Finally, this whole evening showed that COV Planning thinks the Citizens’ Assembly process is worthless.  The CA has discussed this project at length and will be coming out with their recommendations for the site in the next few weeks.  Given that is the case, what was the purpose of tonight’s exercise, except to be able to say that they had a meeting with a couple of hundred residents, served x slices of pizza and received back x number of questionnaires. Numbers without value.

We can see the political/community benefit of Boffo/Kettle putting on such a show — which is why the majority of us attended tonight thinking this was their event. But for COV Planning to put this on now, just days before the CA makes decisions, simply shows they have no faith in the CA process — and that is one of the very few things I agree with them about.

Night Music: Lady Day

May 4, 2015

Somehow I forgot to note Billie Holliday’s 100th birthday last month.  Hope this goes some way to make up for my dumb omission.

Poem: Salamander

May 4, 2015



A bright orange salamander silently slithers

the length of the soft-pink stone-chip wall,

making faster speed than I could in this heat.


I sit, staring, mesmerized by this costumed athlete,

this splendid natural explosion of colour,

this distraction from the dull monochrome of my life.


With a desperate reluctance, I crack open the velcro

ties that bind me to the lizard, drawing back my focus

to include my companion and the unfinished wine.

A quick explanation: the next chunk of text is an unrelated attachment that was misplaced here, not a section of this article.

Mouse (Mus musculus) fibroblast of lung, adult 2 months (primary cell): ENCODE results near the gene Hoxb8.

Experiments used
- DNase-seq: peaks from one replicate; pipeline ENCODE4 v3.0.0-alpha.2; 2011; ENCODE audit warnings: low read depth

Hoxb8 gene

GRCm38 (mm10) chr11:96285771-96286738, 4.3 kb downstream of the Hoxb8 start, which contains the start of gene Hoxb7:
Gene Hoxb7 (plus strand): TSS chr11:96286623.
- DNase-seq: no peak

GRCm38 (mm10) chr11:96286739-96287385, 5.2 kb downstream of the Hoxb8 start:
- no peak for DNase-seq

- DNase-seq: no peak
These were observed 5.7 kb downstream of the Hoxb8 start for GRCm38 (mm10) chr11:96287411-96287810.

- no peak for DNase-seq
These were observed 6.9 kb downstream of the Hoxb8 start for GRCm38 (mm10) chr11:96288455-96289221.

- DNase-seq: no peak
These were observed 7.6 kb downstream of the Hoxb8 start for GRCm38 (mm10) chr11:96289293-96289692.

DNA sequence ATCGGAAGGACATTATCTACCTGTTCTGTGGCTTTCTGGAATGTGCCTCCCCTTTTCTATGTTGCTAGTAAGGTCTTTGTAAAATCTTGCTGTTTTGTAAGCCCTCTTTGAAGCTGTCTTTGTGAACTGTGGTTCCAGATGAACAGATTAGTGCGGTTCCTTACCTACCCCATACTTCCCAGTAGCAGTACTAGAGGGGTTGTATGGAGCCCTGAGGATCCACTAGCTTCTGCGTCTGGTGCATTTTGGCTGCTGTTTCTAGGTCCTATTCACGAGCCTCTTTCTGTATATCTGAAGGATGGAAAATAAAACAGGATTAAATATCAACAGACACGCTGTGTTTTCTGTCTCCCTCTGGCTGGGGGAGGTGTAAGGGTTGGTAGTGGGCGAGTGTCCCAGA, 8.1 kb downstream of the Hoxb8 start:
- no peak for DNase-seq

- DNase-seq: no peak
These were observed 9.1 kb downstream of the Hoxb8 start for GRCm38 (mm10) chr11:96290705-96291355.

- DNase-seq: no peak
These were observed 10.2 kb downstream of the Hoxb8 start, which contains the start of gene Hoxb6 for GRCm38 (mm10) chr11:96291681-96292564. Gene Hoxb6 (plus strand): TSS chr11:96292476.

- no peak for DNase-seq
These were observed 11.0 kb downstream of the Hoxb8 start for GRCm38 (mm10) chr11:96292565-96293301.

“Let’s review where we are,” she says. “Yes,

let’s do that,” I reply from a distance, forgetting

where we’ve been in this conversation and why.


She clears her throat and continues: “You and I

seem to be headed nowhere, neh?”   She pauses,

examining me for confirmation. Perhaps I nod.


“As a couple, I mean. We have to come to terms

with that. We have to face the true nature of our failure

you and I. We are not meant to be, that’s the point.”


I say: “I see.”   I feel her eyes burning me, expecting more.

Across the street, the afternoon shoppers flow in and out

of department stores and groceries and fish merchants.


“Well?” she presses. “Am I right? What do you think?”

I sip the wine, close both my eyes, and imagine

the cool cave where the salamander rests.



Beering Up Under The Strain

May 4, 2015

HonkersI have lived in this glorious country for more than 35 years now, and generally I am a happy camper.  One of the very few things I used to miss from the old country was real beer. However, over the last few years, with the incredible development of the craft brewing industry in Vancouver, that occasional urge to return to my British pub roots has lessened.

While it is true that the rapid popularity of craft brewing here has created a whole bunch of taste-alike and not-very-good IPAs, there are some outstanding local brews available on tap these days, and I am enjoying them.

Last night I went out for dinner and tried Chicago’s Honker Ale for the first (and second, and third) time.  Boy, that hoppy, fruity, almost heavy taste brought memories flooding back.  It is the closest thing to some of my favourite English bitter beers that I’ve had this side of the water.

I like my beer, but I don’t drink new brands every day and so I am not any kind of expert on the local brewing scene. If anyone has tried Honker (and so knows the taste) and can let me know a local brew that is the same or similar, I’d love to give it a try.

Stone Soup Is 20!

May 4, 2015

Stone Soup 2015This coming Saturday will be the 20th anniversary edition of Stone Soup Festival at the Britannia greenway at Napier and Commercial.  There will lots of events — always one of the fun days on the Drive!